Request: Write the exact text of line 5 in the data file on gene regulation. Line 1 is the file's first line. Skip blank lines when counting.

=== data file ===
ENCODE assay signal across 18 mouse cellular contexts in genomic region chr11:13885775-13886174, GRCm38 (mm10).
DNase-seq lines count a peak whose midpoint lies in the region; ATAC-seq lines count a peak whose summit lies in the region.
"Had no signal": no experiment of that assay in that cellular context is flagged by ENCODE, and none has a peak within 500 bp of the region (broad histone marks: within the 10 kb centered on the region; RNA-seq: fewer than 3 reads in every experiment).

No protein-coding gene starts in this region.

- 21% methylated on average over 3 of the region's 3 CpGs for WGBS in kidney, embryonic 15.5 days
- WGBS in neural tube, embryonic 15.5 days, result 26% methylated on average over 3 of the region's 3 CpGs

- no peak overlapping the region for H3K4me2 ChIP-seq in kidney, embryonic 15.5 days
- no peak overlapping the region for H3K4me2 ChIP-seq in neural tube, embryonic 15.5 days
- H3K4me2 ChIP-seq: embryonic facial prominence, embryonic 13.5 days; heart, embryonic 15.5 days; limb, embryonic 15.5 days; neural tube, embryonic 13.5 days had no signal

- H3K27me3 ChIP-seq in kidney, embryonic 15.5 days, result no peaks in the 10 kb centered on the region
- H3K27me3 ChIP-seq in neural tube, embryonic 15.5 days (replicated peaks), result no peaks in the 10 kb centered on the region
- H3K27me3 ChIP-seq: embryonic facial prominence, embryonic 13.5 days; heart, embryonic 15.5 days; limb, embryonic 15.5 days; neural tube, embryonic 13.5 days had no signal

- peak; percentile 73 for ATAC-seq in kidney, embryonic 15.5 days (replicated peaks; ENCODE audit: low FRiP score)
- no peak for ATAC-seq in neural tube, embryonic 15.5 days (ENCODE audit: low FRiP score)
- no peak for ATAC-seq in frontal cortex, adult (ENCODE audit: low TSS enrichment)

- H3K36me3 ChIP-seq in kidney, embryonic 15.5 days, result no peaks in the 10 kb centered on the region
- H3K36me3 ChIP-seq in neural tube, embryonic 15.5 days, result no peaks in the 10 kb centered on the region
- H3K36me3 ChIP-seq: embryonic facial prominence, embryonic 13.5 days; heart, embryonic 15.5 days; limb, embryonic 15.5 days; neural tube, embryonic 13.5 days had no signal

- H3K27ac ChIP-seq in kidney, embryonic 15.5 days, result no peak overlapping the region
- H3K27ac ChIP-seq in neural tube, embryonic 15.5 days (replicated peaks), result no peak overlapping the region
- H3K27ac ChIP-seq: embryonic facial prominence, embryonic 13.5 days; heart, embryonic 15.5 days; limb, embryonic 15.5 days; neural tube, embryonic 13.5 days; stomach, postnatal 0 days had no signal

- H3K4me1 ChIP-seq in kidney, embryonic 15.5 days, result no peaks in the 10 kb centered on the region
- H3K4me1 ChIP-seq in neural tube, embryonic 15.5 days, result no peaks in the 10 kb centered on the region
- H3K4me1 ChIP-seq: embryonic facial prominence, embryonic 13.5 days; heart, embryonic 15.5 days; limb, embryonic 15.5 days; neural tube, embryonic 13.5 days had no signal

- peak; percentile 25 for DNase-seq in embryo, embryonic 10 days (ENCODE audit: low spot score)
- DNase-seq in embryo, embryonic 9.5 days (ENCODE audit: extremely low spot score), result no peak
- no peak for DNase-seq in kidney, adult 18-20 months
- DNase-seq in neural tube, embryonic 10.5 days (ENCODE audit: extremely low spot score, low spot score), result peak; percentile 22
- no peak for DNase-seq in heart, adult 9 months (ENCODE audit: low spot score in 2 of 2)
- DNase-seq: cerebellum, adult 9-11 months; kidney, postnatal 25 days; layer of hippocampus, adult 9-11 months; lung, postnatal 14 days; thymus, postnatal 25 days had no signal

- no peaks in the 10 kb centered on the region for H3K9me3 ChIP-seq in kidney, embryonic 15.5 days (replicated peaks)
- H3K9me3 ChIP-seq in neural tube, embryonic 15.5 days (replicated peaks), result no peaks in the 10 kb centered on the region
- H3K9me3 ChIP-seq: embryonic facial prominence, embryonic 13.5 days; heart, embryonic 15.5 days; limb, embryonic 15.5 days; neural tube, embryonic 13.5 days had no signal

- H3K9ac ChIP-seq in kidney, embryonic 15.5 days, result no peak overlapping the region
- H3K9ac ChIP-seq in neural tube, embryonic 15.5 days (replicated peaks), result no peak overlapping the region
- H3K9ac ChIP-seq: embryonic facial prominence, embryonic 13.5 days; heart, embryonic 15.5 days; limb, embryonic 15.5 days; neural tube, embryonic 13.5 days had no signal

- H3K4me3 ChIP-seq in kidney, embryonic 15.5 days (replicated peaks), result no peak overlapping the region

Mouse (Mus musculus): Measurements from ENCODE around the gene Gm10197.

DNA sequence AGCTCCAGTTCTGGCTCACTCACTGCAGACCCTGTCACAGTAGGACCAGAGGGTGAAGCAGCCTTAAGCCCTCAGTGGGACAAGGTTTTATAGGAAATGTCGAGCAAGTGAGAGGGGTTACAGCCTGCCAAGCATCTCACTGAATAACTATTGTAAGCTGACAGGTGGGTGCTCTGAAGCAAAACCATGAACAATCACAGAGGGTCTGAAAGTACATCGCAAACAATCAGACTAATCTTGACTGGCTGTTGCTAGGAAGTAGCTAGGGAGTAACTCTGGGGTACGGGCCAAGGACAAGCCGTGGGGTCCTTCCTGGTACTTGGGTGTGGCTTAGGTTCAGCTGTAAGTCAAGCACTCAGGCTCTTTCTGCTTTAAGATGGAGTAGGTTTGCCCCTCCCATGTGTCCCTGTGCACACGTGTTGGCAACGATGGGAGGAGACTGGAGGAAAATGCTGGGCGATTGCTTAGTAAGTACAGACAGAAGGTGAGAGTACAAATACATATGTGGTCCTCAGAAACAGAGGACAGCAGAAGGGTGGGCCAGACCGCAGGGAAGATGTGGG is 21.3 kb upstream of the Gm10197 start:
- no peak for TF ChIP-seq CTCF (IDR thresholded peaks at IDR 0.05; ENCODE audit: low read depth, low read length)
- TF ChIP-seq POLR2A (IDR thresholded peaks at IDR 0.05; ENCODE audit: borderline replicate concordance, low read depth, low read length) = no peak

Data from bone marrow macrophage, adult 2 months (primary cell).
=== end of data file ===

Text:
- 21% methylated on average over 3 of the region's 3 CpGs for WGBS in kidney, embryonic 15.5 days